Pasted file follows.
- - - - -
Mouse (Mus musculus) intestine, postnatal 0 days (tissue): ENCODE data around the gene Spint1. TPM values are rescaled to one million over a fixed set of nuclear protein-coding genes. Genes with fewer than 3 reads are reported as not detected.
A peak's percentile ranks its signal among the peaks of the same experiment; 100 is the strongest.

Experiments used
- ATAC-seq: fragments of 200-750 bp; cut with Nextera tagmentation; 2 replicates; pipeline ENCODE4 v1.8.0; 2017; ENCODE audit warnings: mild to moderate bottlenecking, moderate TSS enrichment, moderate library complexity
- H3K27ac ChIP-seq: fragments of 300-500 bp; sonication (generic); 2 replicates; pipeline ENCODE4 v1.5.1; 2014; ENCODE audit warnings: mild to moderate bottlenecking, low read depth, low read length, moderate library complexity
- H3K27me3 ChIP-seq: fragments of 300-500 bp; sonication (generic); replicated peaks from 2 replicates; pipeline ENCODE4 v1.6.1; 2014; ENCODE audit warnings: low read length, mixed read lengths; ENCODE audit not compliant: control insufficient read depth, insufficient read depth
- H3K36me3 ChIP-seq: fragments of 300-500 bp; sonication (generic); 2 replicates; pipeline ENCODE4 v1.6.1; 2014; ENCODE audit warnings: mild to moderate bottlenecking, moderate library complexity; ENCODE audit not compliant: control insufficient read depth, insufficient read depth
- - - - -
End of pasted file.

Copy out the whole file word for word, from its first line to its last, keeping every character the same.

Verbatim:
Mouse (Mus musculus) intestine, postnatal 0 days (tissue): ENCODE data around the gene Spint1. TPM values are rescaled to one million over a fixed set of nuclear protein-coding genes. Genes with fewer than 3 reads are reported as not detected.
A peak's percentile ranks its signal among the peaks of the same experiment; 100 is the strongest.

Experiments used
- ATAC-seq: fragments of 200-750 bp; cut with Nextera tagmentation; 2 replicates; pipeline ENCODE4 v1.8.0; 2017; ENCODE audit warnings: mild to moderate bottlenecking, moderate TSS enrichment, moderate library complexity
- H3K27ac ChIP-seq: fragments of 300-500 bp; sonication (generic); 2 replicates; pipeline ENCODE4 v1.5.1; 2014; ENCODE audit warnings: mild to moderate bottlenecking, low read depth, low read length, moderate library complexity
- H3K27me3 ChIP-seq: fragments of 300-500 bp; sonication (generic); replicated peaks from 2 replicates; pipeline ENCODE4 v1.6.1; 2014; ENCODE audit warnings: low read length, mixed read lengths; ENCODE audit not compliant: control insufficient read depth, insufficient read depth
- H3K36me3 ChIP-seq: fragments of 300-500 bp; sonication (generic); 2 replicates; pipeline ENCODE4 v1.6.1; 2014; ENCODE audit warnings: mild to moderate bottlenecking, moderate library complexity; ENCODE audit not compliant: control insufficient read depth, insufficient read depth